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Lifelong Learners

As a teacher, it can be all too easy to only ever keep teaching - to focus so much on imparting knowledge that I almost forget to pursue more knowledge.


I absolutely loved college and grad school, and over the years I have often found myself longing for opportunities to be in an active learning community. Spending this last year in the PhD program has certainly changed things by placing me back in the role of student. It has been an incredible experience in so many ways, not the least of which has been the chance to take private voice lessons. Between the lessons, ENT visits, a vocal pedagogy course and extended singing time at church, I have learned so much more about the voice (you know, that thing I have taught about for YEARS) than I ever knew before.


Enter the 2019 Andover Educators Body Mapping Conference. Through the unexpected generosity of a dear friend, I was able to attend this conference and have my mind blown to musical smithereens. I received three one-on-one lessons from highly experienced teachers, each of whom spoke to different areas of my musicianship:

  • Lisa Marsh (Oregon) showed me the benefit of freedom in the shoulders while playing piano. I've never been a physically demonstrative pianist, but I had no idea I'd inhibited my movement to such an extent.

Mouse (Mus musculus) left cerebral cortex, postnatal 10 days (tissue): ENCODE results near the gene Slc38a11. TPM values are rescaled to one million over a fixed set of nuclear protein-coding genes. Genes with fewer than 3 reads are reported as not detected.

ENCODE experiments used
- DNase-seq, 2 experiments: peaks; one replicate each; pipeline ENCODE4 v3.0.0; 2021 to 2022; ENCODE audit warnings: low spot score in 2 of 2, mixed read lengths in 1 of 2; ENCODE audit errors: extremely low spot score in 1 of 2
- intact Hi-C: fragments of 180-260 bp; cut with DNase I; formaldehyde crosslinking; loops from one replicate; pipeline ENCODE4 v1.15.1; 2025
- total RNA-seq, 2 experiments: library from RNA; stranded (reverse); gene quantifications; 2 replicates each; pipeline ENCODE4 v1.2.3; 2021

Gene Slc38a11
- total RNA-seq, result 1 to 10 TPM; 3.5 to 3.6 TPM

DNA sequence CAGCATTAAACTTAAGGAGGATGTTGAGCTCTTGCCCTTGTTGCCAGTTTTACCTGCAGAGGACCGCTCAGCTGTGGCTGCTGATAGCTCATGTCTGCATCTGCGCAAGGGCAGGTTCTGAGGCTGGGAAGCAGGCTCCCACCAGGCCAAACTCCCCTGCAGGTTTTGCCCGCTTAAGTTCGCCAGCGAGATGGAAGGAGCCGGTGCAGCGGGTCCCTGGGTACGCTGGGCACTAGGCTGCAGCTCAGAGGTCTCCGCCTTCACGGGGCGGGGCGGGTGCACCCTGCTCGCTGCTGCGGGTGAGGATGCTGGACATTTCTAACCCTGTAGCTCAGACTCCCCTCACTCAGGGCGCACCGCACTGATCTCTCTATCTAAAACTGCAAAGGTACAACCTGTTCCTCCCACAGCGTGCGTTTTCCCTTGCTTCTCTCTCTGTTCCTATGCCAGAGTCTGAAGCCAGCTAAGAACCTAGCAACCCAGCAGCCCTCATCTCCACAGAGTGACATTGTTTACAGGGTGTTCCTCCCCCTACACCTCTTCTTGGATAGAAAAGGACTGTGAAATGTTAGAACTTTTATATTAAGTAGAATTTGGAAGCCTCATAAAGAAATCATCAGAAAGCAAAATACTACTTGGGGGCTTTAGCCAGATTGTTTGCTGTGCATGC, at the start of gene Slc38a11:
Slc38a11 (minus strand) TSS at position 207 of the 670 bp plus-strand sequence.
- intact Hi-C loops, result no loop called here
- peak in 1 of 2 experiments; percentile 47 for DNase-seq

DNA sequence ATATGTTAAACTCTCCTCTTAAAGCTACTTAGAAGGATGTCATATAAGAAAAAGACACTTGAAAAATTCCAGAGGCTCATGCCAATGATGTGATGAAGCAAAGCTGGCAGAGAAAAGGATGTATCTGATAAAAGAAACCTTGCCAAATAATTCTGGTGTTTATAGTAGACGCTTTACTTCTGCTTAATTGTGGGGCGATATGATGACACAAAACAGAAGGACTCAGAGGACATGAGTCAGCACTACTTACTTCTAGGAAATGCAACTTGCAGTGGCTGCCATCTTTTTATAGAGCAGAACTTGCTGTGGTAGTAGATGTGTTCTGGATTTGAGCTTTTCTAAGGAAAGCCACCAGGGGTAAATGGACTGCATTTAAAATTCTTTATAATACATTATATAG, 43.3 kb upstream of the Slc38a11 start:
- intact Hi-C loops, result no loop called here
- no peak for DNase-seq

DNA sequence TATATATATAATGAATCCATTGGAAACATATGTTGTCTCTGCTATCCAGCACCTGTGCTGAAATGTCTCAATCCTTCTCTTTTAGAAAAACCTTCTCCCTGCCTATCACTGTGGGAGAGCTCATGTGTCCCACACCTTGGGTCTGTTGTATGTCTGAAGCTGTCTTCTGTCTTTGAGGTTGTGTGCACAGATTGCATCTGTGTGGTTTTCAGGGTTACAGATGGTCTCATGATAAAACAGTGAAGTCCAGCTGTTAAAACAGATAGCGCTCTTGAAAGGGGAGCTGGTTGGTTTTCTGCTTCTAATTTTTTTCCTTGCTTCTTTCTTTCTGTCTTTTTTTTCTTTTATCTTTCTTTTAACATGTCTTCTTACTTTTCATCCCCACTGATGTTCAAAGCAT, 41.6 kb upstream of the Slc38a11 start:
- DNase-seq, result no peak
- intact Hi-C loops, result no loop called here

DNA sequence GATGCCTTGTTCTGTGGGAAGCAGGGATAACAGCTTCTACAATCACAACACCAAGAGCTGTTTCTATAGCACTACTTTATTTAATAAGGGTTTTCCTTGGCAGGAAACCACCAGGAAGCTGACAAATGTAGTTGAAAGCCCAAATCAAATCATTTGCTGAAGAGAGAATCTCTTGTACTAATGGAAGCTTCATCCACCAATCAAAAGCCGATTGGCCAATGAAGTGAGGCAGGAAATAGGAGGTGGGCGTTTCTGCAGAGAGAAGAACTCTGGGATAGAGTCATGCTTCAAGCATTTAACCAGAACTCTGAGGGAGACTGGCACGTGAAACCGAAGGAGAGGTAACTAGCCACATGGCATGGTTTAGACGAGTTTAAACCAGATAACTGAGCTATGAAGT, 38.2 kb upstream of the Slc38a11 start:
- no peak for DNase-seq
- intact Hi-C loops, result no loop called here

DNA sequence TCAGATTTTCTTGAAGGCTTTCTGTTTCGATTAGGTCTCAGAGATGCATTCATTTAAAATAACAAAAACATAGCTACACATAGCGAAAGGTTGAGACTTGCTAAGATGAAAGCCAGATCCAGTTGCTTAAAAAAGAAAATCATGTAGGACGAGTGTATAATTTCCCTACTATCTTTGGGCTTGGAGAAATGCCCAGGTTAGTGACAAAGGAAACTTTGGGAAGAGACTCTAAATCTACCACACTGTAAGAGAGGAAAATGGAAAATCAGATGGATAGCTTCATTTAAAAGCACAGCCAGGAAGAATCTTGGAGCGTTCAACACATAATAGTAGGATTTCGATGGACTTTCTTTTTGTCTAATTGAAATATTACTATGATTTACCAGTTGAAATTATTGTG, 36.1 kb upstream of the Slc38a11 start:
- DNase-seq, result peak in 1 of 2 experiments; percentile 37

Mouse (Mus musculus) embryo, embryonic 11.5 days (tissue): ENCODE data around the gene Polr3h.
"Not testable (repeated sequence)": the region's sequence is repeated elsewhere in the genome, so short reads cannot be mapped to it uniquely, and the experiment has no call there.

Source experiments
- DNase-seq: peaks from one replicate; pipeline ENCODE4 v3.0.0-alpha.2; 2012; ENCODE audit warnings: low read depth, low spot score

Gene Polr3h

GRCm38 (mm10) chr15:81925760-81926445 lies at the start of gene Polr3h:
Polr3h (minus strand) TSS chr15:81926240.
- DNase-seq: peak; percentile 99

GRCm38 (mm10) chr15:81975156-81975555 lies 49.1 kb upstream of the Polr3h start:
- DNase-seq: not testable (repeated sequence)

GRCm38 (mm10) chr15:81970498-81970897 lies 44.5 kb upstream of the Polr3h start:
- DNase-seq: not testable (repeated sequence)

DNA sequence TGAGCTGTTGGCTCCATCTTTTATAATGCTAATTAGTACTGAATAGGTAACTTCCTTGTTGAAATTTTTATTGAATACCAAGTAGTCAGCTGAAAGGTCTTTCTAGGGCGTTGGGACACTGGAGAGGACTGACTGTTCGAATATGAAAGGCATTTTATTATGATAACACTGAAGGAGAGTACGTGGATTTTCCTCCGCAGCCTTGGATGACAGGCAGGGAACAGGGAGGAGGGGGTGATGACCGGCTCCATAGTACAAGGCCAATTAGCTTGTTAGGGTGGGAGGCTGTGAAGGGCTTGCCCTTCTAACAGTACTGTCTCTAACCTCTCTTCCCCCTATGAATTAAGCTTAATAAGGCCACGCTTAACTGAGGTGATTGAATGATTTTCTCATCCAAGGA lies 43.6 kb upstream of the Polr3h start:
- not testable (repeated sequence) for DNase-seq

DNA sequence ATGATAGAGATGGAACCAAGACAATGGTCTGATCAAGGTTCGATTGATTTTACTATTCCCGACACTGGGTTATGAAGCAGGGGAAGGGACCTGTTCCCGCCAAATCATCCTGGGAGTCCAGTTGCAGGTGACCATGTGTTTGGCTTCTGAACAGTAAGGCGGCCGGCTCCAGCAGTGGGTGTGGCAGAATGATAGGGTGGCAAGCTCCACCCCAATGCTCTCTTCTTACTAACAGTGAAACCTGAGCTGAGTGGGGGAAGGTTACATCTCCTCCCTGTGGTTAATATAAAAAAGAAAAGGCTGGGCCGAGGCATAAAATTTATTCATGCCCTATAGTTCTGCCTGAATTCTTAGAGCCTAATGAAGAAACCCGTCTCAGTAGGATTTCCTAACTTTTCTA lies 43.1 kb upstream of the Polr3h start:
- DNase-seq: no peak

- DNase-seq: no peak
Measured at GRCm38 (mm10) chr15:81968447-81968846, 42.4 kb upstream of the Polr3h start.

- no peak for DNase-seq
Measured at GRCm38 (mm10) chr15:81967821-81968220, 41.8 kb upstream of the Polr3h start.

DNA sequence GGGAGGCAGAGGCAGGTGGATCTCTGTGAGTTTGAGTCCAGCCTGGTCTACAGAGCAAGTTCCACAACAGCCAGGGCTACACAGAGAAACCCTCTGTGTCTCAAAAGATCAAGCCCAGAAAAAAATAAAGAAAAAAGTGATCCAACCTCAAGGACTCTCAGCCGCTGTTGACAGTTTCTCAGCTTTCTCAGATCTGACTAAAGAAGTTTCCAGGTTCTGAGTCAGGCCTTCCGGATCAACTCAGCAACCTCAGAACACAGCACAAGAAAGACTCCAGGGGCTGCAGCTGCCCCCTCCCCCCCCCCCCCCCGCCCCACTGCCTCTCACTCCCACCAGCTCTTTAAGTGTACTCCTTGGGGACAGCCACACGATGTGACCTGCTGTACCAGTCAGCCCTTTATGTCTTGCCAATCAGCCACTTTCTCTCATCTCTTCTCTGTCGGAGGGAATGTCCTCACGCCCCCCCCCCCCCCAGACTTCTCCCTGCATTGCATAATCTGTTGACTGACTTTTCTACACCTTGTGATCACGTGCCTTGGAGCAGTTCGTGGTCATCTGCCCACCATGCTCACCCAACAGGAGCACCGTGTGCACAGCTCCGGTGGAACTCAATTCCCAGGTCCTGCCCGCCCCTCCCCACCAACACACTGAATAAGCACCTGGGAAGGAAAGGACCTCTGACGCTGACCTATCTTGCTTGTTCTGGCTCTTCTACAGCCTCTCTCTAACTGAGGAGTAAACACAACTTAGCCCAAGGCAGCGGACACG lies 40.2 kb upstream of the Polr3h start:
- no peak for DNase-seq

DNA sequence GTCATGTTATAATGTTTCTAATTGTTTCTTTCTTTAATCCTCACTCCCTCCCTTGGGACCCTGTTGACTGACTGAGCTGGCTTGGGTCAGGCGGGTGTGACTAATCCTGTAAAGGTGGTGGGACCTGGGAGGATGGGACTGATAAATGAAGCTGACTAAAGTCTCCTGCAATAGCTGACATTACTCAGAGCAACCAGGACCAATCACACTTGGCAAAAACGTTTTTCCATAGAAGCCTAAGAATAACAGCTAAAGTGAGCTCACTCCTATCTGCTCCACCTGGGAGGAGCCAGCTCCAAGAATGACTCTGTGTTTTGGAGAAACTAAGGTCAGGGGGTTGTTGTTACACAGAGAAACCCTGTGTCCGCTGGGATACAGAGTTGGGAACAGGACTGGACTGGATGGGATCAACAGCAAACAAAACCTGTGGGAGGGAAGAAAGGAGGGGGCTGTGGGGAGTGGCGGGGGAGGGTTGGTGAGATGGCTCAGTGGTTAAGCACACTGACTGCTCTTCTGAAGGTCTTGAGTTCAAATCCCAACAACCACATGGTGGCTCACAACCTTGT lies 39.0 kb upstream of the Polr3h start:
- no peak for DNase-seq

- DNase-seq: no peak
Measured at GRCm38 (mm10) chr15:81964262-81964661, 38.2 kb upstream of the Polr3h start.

• Amy Likar (California) suggested ways to connect the shoulder/arm movement to my breathing. Since I almost always sing while playing piano at church, any unnecessary tension could inhibit everything from vocal range to endurance.

  • Janet Alcorn (Iowa) encouraged me to let "involuntary actions" respond to my intention - to allow my voice to respond as naturally as possible to what my brain was telling it to do. (This was particularly interesting considering the vocal issues I'd been working through over the past year.)

Obviously no single experience is going to permanently alter a person's body of knowledge or training - neural pathways are incredibly strong. However, knowledge isn't supposed to remain static. There is always more to learn; always someone who knows more; always some new idea that revolutionizes things. Lifelong learning really is a thing.


I posted a few Instagram videos during the conference in which I encouraged viewers to seek out musicians who would encourage their learning. I am beyond thankful that I've been allowed opportunities to teach AND to learn ... each is made richer by the other.


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